The U.S. Food and Drug Administration (FDA) recently told health care providers that there is an increased rate of major cardiac events seen in patients treated with an Abbott Inc. medical device implanted during heart surgery. Providers were told to be sure to follow recommendations for its implantation. In a March 18 letter, the FDA said that there is a higher rate of adverse cardiac events seen in patients treated with Abbott’s Absorb GT1 Bioresorbable Vascular Scaffold, or BVS, compared to those treated with another Abbott-made device, the Xience stent. The BVS is implanted during an angioplasty and it gradually dissolves over time and is absorbed by the body. The BVS is used to open coronary arteries blocked by scar tissue in order to increase blood flow to the heart muscle. The FDA approved the device in July of last year.
In its initial review of two-year data from a pivotal study of the BVS, the FDA said that there is an 11 percent rate of major events like heart attacks or the need for another procedure to reopen the heart vessel, compared with a nearly 9 percent rate in patients treated with the Xience stent. The study also shows a close to 2 percent rate of developing blood clots with the BVS, compared to a lower than 1 percent rate with the Xience stent, the FDA said. “These observed higher adverse cardiac event rates in BVS patients were more likely when the device was placed in small heart vessels,” the FDA wrote in the letter.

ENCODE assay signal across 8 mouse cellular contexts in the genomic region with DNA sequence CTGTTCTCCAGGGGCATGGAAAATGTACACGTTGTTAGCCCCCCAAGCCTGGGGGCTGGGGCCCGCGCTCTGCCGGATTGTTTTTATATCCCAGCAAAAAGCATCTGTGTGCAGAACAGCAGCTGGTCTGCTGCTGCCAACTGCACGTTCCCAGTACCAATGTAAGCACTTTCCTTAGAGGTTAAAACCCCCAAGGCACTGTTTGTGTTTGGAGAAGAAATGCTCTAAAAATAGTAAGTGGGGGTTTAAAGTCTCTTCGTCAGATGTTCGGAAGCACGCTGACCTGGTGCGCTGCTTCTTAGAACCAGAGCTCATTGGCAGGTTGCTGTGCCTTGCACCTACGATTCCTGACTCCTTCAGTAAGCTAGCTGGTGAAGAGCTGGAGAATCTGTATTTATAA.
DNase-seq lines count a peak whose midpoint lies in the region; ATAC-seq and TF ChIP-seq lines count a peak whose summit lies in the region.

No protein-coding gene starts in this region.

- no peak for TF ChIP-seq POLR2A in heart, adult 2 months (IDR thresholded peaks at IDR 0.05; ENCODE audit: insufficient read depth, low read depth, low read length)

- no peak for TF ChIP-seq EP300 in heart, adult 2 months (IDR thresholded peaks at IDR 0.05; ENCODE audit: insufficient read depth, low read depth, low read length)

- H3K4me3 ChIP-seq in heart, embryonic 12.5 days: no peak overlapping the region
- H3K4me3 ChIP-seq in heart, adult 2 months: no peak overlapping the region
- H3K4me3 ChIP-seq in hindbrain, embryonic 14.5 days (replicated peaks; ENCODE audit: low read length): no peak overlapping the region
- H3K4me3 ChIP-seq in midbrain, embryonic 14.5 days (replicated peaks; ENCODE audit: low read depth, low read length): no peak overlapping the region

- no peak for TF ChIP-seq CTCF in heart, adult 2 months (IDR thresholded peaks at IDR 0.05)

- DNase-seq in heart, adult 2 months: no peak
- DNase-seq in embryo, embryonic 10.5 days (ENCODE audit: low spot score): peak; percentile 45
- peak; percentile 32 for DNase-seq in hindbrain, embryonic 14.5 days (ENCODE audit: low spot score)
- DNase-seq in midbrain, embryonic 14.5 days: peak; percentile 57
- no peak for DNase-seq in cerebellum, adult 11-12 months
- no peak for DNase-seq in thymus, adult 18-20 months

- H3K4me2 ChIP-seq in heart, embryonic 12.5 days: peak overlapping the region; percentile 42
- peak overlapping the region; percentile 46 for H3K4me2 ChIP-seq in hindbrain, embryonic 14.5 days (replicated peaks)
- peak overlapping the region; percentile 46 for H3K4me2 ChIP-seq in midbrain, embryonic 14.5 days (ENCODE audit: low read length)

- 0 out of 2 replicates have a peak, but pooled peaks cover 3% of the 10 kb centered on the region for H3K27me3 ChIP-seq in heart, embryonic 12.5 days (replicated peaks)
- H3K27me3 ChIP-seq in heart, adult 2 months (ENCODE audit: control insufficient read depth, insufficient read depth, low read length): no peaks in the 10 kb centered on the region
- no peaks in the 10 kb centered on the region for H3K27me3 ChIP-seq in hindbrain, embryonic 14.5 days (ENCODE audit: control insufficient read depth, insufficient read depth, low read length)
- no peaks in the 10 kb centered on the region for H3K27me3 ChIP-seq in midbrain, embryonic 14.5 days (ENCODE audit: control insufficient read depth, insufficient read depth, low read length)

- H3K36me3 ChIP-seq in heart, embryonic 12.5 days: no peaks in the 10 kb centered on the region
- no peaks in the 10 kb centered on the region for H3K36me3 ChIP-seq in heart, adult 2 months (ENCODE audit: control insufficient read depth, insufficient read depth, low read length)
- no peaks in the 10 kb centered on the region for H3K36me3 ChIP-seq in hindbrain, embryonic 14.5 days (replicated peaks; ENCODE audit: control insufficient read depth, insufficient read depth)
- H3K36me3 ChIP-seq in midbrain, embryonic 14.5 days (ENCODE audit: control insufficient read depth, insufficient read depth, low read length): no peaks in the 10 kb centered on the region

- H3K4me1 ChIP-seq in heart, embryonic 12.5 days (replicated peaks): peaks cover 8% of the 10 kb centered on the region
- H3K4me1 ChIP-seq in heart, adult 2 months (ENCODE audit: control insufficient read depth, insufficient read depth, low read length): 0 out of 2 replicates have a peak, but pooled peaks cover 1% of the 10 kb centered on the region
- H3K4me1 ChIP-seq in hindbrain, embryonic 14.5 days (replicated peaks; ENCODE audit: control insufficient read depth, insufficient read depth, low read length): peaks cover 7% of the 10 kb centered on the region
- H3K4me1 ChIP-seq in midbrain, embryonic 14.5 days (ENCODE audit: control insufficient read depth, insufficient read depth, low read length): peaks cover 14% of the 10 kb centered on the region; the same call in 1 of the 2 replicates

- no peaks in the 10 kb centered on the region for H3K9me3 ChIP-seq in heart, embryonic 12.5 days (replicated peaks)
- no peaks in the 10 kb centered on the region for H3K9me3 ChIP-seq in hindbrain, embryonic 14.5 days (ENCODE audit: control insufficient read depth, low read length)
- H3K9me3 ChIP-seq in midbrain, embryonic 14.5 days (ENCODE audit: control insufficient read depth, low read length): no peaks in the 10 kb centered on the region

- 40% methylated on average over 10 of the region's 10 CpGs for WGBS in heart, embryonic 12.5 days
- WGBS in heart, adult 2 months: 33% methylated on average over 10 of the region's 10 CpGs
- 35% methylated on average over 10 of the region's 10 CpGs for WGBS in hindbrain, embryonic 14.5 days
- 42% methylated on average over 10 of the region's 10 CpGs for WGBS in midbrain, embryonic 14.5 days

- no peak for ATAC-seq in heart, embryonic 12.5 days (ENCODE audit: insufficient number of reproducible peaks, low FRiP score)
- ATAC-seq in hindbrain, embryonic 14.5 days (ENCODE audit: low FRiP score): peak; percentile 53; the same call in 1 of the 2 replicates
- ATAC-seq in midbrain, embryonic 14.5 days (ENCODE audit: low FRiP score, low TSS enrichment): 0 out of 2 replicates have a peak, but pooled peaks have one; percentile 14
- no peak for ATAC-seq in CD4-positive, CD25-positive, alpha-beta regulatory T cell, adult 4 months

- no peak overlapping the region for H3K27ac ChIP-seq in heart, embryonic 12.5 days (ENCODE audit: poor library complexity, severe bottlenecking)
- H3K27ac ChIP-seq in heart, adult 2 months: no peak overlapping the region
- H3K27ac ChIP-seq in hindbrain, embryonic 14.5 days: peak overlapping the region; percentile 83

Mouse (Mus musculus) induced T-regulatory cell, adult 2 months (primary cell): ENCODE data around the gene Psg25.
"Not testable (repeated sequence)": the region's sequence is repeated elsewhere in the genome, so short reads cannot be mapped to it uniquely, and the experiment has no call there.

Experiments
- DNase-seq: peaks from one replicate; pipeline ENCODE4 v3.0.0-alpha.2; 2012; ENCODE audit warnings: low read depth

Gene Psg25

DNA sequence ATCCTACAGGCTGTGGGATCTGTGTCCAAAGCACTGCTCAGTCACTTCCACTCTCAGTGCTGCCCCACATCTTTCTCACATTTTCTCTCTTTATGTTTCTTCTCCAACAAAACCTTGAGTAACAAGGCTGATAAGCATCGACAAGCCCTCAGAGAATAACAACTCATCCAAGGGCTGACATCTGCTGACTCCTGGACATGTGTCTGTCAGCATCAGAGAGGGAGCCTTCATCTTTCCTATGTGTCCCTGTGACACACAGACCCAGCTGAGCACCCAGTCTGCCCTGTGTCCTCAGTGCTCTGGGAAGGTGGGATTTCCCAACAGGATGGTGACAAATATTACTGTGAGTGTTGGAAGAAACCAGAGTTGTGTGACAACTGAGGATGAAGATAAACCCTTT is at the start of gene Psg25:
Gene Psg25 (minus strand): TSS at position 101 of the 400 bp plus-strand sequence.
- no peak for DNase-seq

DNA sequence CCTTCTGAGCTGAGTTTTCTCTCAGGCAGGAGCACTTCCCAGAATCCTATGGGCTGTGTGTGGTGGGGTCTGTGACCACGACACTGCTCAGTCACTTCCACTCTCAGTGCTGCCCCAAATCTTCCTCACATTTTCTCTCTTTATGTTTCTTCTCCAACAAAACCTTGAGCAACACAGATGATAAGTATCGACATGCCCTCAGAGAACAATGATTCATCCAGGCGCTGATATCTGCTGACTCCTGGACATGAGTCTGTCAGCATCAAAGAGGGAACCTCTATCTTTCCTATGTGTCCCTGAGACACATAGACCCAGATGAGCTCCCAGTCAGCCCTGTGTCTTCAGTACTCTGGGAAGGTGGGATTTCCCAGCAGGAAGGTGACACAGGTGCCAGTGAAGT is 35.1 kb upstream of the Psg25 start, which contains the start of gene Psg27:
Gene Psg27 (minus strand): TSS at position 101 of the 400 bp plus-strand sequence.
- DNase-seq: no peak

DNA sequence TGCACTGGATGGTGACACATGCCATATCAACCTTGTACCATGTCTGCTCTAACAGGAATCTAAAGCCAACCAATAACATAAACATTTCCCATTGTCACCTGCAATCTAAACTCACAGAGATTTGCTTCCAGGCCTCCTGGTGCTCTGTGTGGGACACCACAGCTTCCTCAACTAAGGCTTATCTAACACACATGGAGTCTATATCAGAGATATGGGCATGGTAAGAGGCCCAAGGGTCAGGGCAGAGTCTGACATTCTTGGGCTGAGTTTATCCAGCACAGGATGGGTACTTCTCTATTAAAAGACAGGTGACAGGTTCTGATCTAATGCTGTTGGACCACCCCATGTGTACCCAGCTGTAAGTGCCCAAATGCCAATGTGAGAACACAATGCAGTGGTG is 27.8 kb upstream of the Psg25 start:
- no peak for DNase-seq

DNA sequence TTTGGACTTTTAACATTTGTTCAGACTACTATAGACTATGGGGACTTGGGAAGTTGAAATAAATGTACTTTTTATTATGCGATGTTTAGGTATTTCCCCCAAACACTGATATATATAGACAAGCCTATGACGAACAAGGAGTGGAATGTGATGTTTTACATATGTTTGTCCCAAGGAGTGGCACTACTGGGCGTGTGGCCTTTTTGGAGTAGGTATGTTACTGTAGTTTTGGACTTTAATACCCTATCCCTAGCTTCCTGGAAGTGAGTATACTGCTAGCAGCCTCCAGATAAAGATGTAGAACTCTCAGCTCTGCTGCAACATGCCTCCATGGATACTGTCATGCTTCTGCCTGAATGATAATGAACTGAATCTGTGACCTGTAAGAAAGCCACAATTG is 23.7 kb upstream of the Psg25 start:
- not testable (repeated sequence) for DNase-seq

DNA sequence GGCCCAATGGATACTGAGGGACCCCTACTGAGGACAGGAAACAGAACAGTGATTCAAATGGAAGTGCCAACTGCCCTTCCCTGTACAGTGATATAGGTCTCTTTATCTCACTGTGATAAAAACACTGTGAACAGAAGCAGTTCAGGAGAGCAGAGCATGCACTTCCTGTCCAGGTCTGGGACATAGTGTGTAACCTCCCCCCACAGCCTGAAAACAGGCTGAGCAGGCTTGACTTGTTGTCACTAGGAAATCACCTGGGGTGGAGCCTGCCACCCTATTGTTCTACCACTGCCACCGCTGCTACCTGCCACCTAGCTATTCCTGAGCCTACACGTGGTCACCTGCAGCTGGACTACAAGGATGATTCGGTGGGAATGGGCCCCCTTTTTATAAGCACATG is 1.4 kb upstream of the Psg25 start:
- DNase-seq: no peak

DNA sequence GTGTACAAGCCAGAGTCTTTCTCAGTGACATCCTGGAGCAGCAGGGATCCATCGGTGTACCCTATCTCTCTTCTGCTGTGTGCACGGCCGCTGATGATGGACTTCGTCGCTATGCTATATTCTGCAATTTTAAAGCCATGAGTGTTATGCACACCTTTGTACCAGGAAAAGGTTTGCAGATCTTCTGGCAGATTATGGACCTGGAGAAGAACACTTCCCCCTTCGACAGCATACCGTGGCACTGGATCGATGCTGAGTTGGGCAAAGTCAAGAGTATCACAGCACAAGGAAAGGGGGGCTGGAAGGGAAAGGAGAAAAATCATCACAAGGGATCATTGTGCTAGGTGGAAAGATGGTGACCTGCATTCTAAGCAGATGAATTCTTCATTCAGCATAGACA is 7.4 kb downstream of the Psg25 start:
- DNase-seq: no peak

Another analysis suggests that there’s a lower rate of complications when health care providers follow the recommended implantation methods, the FDA said. The agency told health care providers to avoid using the BVS in small heart vessels, as per its instructions, and to tell patients who experience new cardiac symptoms such as irregular heartbeats, chest pain or shortness of breath to seek medical attention.
The FDA also told providers to follow the instructions for best device implantation, which are included in the BVS physician labeling. An Abbott spokeswoman told Law360:
The FDA’s letter to health care providers emphasized the importance of following instructions for use when implanting Absorb. When implanted in appropriately sized vessel sizes and following current instructions for use, the results for Absorb are comparable to the leading metallic drug-eluting stent – with the added feature of leaving no metal behind once it dissolves.
The FDA said that it is working with Abbott to carry out more analyses to better understand the causes of higher cardiac events and blood clots in patients treated with BVS compared with those treated with the Xience stent. “The FDA will continue to monitor the performance of the BVS in ongoing clinical studies and in reports submitted to FDA through MedWatch,” the agency said. The FDA urged providers to report any adverse events related to the BVS that comes to their attention and to submit a voluntary report through MedWatch, its safety information and adverse event reporting program, if they suspect any problems with the device.
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